used car value

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Old 09-16-18, 01:55 PM
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used car value

What's the best way to determine the reasonable price/value for a used car just within the private sector and no car lots or dealerships involved? I'm looking at a 2001 Honda Passport that a private party is wanting to sell but they don't even really know what to ask. It seems to be in fair condition, starts good, runs good, etc. Mileage on the odometer says 83504. I tried looking at the Kelly Blue book site and typed in the info but it really doesn't seem to give me a good idea, there's too many questions/factors that are too difficult to determine and it just seems like it mostly just focuses on wanting to provide a trade-in value at a dealership for a new car but that's not what I want. Any comments/advice appreciated. I'd like to come up with fair offer for the person without being way off.
 
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Old 09-16-18, 02:25 PM
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Kelly Blue Book
https://www.kbb.com/


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Old 09-16-18, 02:33 PM
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Old 09-16-18, 02:44 PM
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Ok yeah thanks for those links; you'd think they should help. I'll check em out. Also looking for any other independent practical advice/comments otherwise too from regular people here.
Mileage on the odometer says 83504. Seems pretty low for a 2001 car. Not sure it really might be 183504 but already passed the maximum that can show on the odometer? How can somebody know that?
 
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Old 09-16-18, 03:08 PM
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Age Mileage

Hard to hide the wear on a drivers seat. Also, the rubber footpads for the brake and gas pedals would show the higher milage outcome. They can be replaced, but seldom are. So these two areas will tell you if the car is odomoeter has gone once around.

If the body is good, everything else can be fixed. But the body can look ok outside, and be a mess underneath, once a unibody gets rusted its not so easy to make a good repair. So focus on the body condition to make sure you have a sound example. Look underneath, behind the rear wheel wells which is where lots of crud can collect and rot things.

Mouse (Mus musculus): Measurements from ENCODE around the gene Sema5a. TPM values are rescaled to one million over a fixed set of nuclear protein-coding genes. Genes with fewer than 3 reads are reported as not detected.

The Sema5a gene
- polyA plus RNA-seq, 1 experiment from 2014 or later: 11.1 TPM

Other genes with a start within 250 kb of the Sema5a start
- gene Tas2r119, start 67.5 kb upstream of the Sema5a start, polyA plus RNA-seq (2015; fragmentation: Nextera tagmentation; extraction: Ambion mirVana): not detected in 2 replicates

Many cars are used as grocery getters and have short trip low mileage histories. This can be hard on a car, oil changes are important as the engine does not get to full operating temp which boils off moisure. Would be good if you can see how ofetn the car has been serviced by the current owner.

The price for the car depends on how well it was cared for, whether tires, battery, brakes and other consumables are new or recent. Keep in mind I think this year the car is actually an Izuzu Rodeo rebadged for Honda, made in the USA. Its reliability record in period was not very good.
 
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Old 09-16-18, 03:09 PM
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You might go to Ebay Motors and search on "closed transactions" for that model car. That gives an idea of market value.
 
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Old 09-16-18, 03:17 PM
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Yes, thanks flatcrank for those helpful comments which is the sort of practical info I was hoping to get, some guidelines that I think will serve me well in this particular situation.
 
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Old 09-16-18, 09:57 PM
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Always the best advise for buying a used car is finding an independent repair shop and having it inspected.

They will easily be able to tell you if a car has 80 or 180K on it.

Actually we just bought my Son a 2001 Explorer with 80K so they are out there!

And yes the $40 inspection was great, showed that the truck was really clean and taken care of but did have some rocker sheet metal issues but that is very common with this vehicle and will be next years project!!
 
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Old 09-16-18, 11:28 PM
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Marq1, that's probably some good advice too for sure; taking it to an independent repair shop to have it inspected. I'm not so sure though that such an inspection would cost only $40 though. It seems the shops in my area charge like 100+ bucks an hour minimum labor usually. I'd have to check with them to see what they'd charge for just a general inspection of condition.
 
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Old 09-17-18, 05:14 AM
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In addition to the car valuation sites, I usually go to autotrader.com and search for the same or similar cars actually for sale and see how the price range runs, same as Zen mentions for the ebay site. Keeping in mind they are ASKING prices and not necessarily what the seller ultimately got for the car.
 
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Old 09-17-18, 12:50 PM
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Craigslist.
You find sample number of identical or very close vehicles. Determine how yours compares to them. Calculate median price of them and set yours to about 10% above it.
No one gives RT about any books anymore, far I know. Or TMV or things of that nature. Private is private and that is ruled by craigslist.
 
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